The merger of gangster-turned-politician Mukhtar Ansari’s Quami Ekta Dal(QED) into the Samajwadi Party, after a protracted internal rift within the SP’s first family and rejection of an initial proposal by the party’s parliamentary board in June after the opposition by Chief Minister Akhilesh Yadav, has finally been approved by both the parties which their decision makers think need each other for the coming assembly elections.
The decision, which has been approved by party supremo Mulayam Singh Yadav despite Akhilesh’s opposition to the deal and at the risk of aggravating the differences within the family, is aimed at consolidating Muslim support in east UP, crucial for SP’s success. The SP government has failed to fulfill many of its promises made in 2012 manifesto vis-a-vis Muslims, like providing reservation for the community and withdrawal of cases against Muslim youths who the party said were implicated in terror cases.
The aggressive campaign launched by Bahujan Samaj Party’s Mayawati to woo Muslims and Congress’s attempts to revive itself in the state raise the possibility of significant dent in the SP’s hold on Muslim votes. The party has been getting the largest number of votes from the community in last two decades. On top of that, Hyderabad MP Asaduddin Owaisi has caused ripples in the minds of young Muslims across the state. His party is likely to field candidates and can be expected to snatch a certain number of Muslim votes.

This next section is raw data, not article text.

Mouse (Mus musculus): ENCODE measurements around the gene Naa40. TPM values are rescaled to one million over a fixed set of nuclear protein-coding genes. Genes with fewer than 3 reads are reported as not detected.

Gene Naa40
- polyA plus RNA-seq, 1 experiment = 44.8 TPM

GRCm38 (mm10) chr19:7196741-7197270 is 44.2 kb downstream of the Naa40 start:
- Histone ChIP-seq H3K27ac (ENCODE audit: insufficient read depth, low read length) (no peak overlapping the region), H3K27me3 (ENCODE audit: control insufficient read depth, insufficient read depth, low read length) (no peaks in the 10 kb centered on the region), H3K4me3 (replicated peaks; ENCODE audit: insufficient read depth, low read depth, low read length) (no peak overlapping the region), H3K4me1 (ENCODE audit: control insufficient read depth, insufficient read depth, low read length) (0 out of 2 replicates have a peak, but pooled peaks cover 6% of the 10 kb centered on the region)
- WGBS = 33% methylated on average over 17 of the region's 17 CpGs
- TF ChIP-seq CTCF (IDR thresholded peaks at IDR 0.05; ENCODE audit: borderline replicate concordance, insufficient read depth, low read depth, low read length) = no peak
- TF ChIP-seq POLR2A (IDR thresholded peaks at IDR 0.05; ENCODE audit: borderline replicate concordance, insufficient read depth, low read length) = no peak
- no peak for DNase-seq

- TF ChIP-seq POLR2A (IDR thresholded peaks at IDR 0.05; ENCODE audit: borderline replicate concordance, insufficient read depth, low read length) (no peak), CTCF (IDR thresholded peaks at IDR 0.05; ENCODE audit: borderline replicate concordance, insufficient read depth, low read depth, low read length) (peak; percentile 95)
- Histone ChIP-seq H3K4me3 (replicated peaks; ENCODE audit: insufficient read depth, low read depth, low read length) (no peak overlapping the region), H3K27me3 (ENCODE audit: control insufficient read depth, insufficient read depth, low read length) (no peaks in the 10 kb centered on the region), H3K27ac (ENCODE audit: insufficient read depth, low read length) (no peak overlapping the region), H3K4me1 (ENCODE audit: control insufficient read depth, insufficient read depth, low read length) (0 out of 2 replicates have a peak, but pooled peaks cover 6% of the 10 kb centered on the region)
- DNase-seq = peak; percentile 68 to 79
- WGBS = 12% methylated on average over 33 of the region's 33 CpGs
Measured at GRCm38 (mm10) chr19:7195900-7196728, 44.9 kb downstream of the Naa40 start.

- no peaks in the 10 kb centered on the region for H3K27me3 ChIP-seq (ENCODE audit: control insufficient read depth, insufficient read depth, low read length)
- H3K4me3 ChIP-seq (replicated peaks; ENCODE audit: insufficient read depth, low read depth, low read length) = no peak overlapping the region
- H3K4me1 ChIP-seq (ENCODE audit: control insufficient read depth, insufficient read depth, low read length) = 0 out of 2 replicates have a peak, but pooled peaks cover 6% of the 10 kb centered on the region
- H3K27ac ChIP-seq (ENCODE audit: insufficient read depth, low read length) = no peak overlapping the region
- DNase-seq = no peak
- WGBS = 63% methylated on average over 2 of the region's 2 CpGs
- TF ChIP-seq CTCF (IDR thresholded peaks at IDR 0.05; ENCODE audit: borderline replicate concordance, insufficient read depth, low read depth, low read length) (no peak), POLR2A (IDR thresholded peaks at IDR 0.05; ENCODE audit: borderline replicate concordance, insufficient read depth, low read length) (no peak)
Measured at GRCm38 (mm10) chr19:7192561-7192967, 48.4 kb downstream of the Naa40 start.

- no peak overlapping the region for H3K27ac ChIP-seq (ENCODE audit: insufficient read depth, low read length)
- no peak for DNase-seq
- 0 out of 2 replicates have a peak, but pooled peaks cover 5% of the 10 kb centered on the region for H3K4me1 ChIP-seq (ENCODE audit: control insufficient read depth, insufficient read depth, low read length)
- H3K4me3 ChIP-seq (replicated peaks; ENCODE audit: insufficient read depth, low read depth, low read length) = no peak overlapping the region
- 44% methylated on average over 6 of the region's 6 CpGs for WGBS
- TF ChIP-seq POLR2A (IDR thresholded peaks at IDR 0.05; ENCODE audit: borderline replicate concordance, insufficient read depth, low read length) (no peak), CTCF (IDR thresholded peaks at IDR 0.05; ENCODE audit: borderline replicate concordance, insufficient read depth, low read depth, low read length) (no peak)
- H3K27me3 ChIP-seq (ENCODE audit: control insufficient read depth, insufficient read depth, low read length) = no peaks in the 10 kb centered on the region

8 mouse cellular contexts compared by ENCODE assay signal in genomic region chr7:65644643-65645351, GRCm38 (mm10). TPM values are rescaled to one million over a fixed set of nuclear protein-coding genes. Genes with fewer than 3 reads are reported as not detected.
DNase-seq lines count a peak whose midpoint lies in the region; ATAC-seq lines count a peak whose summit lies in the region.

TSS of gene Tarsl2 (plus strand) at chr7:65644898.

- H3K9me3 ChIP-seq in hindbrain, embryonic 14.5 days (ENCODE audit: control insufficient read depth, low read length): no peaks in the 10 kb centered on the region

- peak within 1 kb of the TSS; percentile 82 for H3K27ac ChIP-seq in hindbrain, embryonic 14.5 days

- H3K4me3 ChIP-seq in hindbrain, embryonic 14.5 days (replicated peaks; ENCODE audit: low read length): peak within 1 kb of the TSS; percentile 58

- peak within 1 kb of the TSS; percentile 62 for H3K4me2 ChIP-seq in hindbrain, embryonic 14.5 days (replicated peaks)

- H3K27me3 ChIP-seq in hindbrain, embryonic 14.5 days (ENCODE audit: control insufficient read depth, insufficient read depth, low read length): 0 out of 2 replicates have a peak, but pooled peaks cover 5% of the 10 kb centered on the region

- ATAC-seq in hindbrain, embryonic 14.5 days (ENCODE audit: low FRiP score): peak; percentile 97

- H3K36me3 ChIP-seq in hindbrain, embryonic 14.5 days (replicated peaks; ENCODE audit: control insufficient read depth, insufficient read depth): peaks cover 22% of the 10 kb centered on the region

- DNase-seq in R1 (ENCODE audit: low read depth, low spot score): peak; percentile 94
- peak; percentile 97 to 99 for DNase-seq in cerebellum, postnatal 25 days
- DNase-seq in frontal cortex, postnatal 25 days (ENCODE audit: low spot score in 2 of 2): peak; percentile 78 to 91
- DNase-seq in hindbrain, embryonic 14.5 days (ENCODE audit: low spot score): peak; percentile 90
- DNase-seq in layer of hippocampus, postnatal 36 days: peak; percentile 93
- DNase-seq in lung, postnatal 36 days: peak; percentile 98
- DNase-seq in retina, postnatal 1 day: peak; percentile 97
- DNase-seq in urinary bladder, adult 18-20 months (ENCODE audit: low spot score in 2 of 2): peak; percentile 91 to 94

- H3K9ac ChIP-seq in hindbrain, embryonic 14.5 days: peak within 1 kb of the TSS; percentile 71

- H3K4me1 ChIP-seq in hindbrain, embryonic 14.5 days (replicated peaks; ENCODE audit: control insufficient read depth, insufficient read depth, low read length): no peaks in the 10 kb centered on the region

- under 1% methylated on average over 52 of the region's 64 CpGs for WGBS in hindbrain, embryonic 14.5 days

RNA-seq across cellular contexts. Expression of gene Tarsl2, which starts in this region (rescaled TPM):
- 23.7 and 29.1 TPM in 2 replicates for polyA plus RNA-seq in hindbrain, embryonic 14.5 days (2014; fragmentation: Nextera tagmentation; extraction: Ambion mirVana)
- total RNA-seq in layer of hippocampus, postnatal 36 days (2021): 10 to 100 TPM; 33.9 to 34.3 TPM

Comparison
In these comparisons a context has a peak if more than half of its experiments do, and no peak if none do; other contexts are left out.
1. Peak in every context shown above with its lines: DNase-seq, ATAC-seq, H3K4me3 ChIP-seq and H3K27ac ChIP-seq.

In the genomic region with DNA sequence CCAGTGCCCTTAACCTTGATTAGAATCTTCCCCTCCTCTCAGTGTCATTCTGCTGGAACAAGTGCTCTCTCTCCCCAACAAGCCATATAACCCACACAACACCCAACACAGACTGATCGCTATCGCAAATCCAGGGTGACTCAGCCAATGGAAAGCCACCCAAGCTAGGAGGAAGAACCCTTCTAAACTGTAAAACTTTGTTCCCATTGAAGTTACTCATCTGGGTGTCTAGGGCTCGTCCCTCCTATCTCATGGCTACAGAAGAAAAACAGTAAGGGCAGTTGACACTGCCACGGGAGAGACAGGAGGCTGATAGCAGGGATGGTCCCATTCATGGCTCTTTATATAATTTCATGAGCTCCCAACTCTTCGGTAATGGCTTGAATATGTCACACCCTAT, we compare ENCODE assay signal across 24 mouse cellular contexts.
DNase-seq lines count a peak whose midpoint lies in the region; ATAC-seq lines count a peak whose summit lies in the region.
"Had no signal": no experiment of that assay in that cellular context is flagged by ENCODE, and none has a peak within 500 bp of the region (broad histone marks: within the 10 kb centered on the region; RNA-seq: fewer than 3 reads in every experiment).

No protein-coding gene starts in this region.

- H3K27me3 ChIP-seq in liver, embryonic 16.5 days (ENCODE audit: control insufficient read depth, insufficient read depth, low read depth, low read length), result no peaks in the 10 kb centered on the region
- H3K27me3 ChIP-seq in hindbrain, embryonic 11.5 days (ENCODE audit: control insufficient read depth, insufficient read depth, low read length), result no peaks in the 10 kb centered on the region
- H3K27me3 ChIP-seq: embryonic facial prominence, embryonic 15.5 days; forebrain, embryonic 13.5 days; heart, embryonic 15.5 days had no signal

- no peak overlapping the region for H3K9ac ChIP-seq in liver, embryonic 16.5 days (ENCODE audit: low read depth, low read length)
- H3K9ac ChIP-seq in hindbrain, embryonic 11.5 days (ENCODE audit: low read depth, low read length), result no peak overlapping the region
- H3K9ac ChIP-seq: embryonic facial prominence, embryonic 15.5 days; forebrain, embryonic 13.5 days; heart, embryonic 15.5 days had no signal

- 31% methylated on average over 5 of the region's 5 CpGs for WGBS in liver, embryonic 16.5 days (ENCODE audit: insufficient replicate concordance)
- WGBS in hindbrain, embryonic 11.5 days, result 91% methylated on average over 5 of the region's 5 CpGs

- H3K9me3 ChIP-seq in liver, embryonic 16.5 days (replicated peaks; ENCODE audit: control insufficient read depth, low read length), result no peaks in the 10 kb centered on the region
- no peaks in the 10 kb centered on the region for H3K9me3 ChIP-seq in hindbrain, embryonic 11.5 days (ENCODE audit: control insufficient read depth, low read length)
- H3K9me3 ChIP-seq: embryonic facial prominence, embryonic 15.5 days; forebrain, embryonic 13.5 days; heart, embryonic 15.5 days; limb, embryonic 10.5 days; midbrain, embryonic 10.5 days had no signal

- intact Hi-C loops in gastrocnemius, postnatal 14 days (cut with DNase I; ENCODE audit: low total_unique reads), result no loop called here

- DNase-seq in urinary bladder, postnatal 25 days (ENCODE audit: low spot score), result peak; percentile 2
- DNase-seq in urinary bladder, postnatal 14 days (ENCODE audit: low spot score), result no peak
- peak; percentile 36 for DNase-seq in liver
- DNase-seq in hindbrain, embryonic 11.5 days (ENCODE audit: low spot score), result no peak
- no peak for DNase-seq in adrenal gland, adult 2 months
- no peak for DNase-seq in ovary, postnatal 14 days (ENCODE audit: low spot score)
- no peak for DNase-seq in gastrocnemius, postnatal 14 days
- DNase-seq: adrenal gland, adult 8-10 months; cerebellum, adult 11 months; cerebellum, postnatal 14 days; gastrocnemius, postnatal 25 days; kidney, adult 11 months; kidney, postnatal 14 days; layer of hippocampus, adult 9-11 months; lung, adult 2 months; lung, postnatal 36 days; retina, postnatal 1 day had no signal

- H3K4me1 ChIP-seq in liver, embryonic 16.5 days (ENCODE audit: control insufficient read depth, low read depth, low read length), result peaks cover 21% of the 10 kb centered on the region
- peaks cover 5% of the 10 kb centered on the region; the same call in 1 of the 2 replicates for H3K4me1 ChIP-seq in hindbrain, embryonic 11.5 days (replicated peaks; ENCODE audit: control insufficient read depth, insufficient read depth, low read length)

Thus, the merger and subsequent inclusion of Mukhtar, an MLA from Mau, his brothers, Sibghatulla, an MLA from Mohammadabad seat of neighbouring Ghazipur district, and former MP Afzal Ansari, who is the president of the outfit, is seen as a strategic necessity by Mulayam and his brother and SP state president Shivpal Yadav. The inclusion also gives the party an opportunity to portray itself as a force uniting Muslims to fight the BJP.
The Ansaris have been part of the east UP’s politics for more than two decades. They have been independent, with the SP, with the BSP and formed their own outfit. Their area of influence is the divisions of Azamgarh and Varanasi. The brothers command control over a section of Muslim votes in the districts of Azamgarh, Ballia, Mau, and Ghazipur, which elected as many as 20 SP MLAs in 2012.
The Ansaris who never had any long-term plans for QED, launched in 2010, also realise that their influence is on the wane without the support of a mainstream party. The support of SP leadership also helps them in other ways as Mukhtar and Afzal face a number of criminal cases and the former remains lodged in jail.
The initial talks of support between the two parties began in June when Shivpal got in touch with QED leaders to seek the support of their two MLAs for Rajya Sabha and Legislative Council elections, amid reports of the possibility of cross-voting by many MLAs. Later the talks of merger started after the meeting between Mulayam and QED leaders. However, the decision had to be reverted after Akhilesh expressed unhappiness and even sacked minister Balram Yadav from cabinet for his key role in merger.
However, subsequent differences between Mulayam and Akhilesh which cropped up in September leading to appointment of Shivpal as state chief in place of Akhilesh, resulted in isolation of the chief minister from the party’s several decisions. As Mulayam was already in favour of the deal, Shivpal who has been assertive in his new role, made the final announcement this week.
The decision to give a ticket to murder accused Amanmani Tripathi, son of murder convict Amarmani Tripathi, followed by the merger of QED signals the SP’s return to the politics of its old days when it prized its affiliation with strongmen in almost every region of the state. It also hurts the clean image of Akhilesh as well as the SP, which was built largely after he stopped the inclusion of west UP muscleman DP Yadav into the party before 2012 assembly elections.